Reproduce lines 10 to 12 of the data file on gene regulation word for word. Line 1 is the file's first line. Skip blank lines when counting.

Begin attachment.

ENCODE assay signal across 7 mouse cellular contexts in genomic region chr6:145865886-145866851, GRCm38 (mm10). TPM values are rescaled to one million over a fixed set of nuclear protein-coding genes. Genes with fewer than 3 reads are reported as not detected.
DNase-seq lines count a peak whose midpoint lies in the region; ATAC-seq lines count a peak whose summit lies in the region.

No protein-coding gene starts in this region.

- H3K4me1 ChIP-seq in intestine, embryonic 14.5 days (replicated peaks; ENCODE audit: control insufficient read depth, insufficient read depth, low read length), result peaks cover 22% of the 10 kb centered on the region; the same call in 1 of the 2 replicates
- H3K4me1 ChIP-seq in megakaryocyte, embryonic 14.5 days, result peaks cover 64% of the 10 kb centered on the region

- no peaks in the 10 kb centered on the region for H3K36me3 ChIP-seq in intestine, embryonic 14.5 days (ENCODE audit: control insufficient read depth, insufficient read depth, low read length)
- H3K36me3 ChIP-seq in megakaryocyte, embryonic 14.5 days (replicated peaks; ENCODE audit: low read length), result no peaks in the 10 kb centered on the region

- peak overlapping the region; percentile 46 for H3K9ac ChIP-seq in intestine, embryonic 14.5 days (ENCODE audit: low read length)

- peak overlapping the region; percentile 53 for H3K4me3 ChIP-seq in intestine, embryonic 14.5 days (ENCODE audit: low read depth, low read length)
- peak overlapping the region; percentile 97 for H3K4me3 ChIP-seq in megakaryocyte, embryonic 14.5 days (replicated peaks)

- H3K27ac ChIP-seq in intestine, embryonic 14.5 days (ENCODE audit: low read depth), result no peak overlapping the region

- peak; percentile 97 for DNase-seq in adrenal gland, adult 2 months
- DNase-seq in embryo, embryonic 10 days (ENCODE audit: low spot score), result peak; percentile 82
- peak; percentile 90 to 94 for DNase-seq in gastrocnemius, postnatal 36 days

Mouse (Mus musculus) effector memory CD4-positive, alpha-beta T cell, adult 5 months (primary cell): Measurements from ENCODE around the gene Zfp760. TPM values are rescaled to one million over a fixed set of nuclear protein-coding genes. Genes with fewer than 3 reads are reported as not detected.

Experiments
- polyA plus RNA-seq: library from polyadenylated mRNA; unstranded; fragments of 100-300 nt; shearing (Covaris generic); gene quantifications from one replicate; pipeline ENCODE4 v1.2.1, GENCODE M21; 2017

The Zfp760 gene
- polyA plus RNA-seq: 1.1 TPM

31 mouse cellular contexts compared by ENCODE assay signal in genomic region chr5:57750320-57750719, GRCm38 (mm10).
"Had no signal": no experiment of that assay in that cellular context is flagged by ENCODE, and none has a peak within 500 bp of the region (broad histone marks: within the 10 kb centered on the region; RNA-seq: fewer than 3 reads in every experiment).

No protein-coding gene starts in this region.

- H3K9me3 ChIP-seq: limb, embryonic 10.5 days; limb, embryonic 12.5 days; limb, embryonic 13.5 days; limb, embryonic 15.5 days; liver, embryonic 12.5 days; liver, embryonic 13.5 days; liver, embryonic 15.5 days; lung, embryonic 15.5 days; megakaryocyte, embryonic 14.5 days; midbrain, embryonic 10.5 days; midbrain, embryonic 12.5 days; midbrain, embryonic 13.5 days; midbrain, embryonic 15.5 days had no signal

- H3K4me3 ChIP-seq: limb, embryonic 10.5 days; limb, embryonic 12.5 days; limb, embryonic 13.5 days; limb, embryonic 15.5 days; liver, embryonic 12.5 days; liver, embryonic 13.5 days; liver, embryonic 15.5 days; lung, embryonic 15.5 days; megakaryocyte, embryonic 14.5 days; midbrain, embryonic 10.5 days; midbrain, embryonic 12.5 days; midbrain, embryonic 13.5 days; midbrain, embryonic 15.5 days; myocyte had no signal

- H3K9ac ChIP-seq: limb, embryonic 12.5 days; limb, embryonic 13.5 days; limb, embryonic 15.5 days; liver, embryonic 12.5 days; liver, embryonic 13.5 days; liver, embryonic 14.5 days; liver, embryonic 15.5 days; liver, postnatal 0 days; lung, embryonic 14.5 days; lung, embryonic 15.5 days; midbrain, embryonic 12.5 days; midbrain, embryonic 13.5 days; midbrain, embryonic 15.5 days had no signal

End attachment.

- peak overlapping the region; percentile 97 for H3K4me3 ChIP-seq in megakaryocyte, embryonic 14.5 days (replicated peaks)

- H3K27ac ChIP-seq in intestine, embryonic 14.5 days (ENCODE audit: low read depth), result no peak overlapping the region

- peak; percentile 97 for DNase-seq in adrenal gland, adult 2 months